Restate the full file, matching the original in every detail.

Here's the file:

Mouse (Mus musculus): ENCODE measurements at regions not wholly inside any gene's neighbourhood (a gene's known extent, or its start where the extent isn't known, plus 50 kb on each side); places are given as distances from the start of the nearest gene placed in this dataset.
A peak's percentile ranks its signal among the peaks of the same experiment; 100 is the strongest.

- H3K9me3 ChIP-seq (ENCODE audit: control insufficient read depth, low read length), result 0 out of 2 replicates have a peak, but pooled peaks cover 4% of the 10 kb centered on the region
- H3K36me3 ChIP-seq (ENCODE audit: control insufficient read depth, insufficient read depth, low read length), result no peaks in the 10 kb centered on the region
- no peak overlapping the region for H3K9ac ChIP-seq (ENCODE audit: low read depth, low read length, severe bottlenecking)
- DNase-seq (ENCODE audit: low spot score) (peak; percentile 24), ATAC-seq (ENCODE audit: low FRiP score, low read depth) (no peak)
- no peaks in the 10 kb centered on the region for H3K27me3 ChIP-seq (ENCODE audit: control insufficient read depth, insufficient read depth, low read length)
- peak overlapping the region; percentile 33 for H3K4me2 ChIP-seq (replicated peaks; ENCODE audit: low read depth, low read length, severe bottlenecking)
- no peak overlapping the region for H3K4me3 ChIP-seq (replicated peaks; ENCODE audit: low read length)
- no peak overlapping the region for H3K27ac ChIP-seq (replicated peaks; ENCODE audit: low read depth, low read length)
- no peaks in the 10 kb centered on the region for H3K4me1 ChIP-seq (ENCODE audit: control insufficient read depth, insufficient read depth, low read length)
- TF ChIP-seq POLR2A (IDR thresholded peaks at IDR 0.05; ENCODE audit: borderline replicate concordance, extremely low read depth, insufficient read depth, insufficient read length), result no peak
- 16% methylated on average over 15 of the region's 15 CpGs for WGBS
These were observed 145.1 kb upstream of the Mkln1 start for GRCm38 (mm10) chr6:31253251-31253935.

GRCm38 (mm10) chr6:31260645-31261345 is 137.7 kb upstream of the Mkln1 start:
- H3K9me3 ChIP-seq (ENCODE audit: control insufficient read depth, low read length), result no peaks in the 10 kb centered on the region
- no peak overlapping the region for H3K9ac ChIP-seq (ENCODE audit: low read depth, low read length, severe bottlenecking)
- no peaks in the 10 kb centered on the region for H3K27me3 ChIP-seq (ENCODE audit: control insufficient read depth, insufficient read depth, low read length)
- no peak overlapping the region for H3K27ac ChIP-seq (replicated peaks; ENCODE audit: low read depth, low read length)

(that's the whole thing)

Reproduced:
Mouse (Mus musculus): ENCODE measurements at regions not wholly inside any gene's neighbourhood (a gene's known extent, or its start where the extent isn't known, plus 50 kb on each side); places are given as distances from the start of the nearest gene placed in this dataset.
A peak's percentile ranks its signal among the peaks of the same experiment; 100 is the strongest.

- H3K9me3 ChIP-seq (ENCODE audit: control insufficient read depth, low read length), result 0 out of 2 replicates have a peak, but pooled peaks cover 4% of the 10 kb centered on the region
- H3K36me3 ChIP-seq (ENCODE audit: control insufficient read depth, insufficient read depth, low read length), result no peaks in the 10 kb centered on the region
- no peak overlapping the region for H3K9ac ChIP-seq (ENCODE audit: low read depth, low read length, severe bottlenecking)
- DNase-seq (ENCODE audit: low spot score) (peak; percentile 24), ATAC-seq (ENCODE audit: low FRiP score, low read depth) (no peak)
- no peaks in the 10 kb centered on the region for H3K27me3 ChIP-seq (ENCODE audit: control insufficient read depth, insufficient read depth, low read length)
- peak overlapping the region; percentile 33 for H3K4me2 ChIP-seq (replicated peaks; ENCODE audit: low read depth, low read length, severe bottlenecking)
- no peak overlapping the region for H3K4me3 ChIP-seq (replicated peaks; ENCODE audit: low read length)
- no peak overlapping the region for H3K27ac ChIP-seq (replicated peaks; ENCODE audit: low read depth, low read length)
- no peaks in the 10 kb centered on the region for H3K4me1 ChIP-seq (ENCODE audit: control insufficient read depth, insufficient read depth, low read length)
- TF ChIP-seq POLR2A (IDR thresholded peaks at IDR 0.05; ENCODE audit: borderline replicate concordance, extremely low read depth, insufficient read depth, insufficient read length), result no peak
- 16% methylated on average over 15 of the region's 15 CpGs for WGBS
These were observed 145.1 kb upstream of the Mkln1 start for GRCm38 (mm10) chr6:31253251-31253935.

GRCm38 (mm10) chr6:31260645-31261345 is 137.7 kb upstream of the Mkln1 start:
- H3K9me3 ChIP-seq (ENCODE audit: control insufficient read depth, low read length), result no peaks in the 10 kb centered on the region
- no peak overlapping the region for H3K9ac ChIP-seq (ENCODE audit: low read depth, low read length, severe bottlenecking)
- no peaks in the 10 kb centered on the region for H3K27me3 ChIP-seq (ENCODE audit: control insufficient read depth, insufficient read depth, low read length)
- no peak overlapping the region for H3K27ac ChIP-seq (replicated peaks; ENCODE audit: low read depth, low read length)